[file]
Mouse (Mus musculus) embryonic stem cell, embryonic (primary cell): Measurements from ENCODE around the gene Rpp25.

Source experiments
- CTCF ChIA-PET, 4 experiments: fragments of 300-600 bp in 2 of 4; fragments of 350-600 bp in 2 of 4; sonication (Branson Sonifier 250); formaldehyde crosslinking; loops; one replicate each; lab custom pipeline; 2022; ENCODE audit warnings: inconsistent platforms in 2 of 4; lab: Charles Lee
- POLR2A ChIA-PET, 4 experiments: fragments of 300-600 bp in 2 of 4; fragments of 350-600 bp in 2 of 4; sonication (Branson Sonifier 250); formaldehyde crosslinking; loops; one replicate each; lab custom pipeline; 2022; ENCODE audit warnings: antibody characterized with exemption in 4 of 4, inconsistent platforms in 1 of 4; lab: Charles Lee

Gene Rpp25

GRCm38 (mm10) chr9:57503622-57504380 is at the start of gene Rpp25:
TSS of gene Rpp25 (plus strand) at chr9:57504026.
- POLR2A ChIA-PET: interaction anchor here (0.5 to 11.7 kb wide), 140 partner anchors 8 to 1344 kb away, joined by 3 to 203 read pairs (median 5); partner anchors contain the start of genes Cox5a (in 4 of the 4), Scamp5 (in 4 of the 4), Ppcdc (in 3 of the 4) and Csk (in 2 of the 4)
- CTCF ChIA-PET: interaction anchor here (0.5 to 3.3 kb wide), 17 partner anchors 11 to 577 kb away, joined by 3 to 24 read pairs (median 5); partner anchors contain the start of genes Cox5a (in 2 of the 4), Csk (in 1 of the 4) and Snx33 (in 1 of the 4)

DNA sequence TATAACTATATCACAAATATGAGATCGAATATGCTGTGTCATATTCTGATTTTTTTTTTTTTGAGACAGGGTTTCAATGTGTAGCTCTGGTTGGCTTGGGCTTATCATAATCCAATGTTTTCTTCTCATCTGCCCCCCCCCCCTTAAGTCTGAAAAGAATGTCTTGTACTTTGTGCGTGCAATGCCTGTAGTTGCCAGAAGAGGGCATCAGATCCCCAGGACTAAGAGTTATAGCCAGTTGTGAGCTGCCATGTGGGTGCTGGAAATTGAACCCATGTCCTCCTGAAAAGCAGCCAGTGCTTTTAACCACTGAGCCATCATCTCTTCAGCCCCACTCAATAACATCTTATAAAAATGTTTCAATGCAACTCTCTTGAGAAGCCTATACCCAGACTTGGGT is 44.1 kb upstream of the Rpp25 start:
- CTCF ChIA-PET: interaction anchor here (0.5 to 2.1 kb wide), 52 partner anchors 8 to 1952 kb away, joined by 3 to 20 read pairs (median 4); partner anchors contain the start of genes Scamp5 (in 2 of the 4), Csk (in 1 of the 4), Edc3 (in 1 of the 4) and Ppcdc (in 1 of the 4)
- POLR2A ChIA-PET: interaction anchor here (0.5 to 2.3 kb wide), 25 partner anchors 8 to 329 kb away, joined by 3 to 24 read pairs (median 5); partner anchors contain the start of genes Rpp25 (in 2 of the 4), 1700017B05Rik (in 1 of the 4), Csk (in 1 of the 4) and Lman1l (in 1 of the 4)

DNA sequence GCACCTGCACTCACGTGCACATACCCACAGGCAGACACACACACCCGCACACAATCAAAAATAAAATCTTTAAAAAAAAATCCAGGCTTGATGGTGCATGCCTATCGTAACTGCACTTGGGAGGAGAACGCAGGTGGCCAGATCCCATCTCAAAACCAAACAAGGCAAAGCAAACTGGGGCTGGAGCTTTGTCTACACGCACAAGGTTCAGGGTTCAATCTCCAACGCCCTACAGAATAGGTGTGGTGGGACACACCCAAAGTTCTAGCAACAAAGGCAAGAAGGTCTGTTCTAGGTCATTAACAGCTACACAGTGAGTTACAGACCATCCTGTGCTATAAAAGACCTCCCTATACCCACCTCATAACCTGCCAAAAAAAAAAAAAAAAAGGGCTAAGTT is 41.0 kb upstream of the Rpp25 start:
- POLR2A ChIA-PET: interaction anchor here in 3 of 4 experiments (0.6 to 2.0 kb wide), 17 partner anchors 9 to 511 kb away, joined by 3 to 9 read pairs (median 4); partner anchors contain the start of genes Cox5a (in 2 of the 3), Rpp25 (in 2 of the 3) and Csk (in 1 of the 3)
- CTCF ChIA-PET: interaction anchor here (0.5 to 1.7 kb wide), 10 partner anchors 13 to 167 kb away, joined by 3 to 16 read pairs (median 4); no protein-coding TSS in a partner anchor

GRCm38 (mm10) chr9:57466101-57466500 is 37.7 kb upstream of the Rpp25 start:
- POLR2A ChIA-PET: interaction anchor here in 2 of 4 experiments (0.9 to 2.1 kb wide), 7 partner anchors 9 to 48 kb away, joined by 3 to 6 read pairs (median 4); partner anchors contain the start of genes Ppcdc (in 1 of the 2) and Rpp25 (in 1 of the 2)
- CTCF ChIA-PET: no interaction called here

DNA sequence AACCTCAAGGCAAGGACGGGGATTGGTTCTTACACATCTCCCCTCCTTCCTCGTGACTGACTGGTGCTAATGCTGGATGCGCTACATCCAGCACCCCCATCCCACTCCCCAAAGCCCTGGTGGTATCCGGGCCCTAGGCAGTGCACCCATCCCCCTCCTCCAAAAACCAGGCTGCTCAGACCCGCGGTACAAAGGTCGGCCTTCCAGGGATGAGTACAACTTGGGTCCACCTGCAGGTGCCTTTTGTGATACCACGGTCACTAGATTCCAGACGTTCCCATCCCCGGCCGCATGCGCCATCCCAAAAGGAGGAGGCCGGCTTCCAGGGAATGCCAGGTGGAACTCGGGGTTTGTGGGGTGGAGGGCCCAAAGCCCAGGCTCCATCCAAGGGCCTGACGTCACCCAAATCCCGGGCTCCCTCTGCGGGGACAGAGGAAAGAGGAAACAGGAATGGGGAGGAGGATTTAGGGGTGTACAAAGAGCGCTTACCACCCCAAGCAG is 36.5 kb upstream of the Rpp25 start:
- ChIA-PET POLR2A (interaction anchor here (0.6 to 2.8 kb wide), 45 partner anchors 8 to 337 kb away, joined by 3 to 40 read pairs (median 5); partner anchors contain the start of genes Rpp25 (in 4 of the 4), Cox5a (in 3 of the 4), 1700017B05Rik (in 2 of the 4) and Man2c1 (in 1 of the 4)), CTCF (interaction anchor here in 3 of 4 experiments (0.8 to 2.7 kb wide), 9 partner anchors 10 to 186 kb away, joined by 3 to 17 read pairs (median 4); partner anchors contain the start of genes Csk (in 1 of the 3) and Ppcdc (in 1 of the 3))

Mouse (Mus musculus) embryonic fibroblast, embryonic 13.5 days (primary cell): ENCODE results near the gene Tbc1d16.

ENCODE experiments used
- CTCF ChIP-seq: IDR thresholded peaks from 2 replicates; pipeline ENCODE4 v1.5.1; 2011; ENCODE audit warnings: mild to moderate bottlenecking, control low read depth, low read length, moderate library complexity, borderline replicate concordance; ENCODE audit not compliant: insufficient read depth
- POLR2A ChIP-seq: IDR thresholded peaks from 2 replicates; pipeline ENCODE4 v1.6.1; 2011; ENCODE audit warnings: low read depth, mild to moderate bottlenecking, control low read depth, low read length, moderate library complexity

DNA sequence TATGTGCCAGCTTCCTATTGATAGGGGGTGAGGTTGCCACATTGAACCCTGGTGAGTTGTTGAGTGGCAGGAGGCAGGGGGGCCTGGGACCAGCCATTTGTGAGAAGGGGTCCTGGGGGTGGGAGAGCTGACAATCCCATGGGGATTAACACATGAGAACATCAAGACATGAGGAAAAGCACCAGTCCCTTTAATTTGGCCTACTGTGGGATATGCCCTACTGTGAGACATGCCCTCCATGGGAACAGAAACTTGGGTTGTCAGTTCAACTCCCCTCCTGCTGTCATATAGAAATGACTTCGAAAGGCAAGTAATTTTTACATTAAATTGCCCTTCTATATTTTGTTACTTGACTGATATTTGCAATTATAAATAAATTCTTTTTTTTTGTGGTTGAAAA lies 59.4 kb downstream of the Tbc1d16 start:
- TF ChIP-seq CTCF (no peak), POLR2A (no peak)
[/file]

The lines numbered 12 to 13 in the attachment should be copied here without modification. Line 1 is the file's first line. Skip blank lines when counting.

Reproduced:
- POLR2A ChIA-PET: interaction anchor here (0.5 to 2.3 kb wide), 25 partner anchors 8 to 329 kb away, joined by 3 to 24 read pairs (median 5); partner anchors contain the start of genes Rpp25 (in 2 of the 4), 1700017B05Rik (in 1 of the 4), Csk (in 1 of the 4) and Lman1l (in 1 of the 4)

DNA sequence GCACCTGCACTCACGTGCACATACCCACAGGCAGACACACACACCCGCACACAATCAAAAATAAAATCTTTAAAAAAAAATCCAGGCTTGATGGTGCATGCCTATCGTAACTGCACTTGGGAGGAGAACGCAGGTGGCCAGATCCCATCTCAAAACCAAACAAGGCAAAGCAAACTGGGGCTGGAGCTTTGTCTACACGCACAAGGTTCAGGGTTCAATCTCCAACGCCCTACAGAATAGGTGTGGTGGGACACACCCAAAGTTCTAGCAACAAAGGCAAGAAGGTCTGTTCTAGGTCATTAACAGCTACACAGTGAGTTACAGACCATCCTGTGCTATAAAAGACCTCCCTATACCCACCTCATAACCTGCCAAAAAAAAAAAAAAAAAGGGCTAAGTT is 41.0 kb upstream of the Rpp25 start: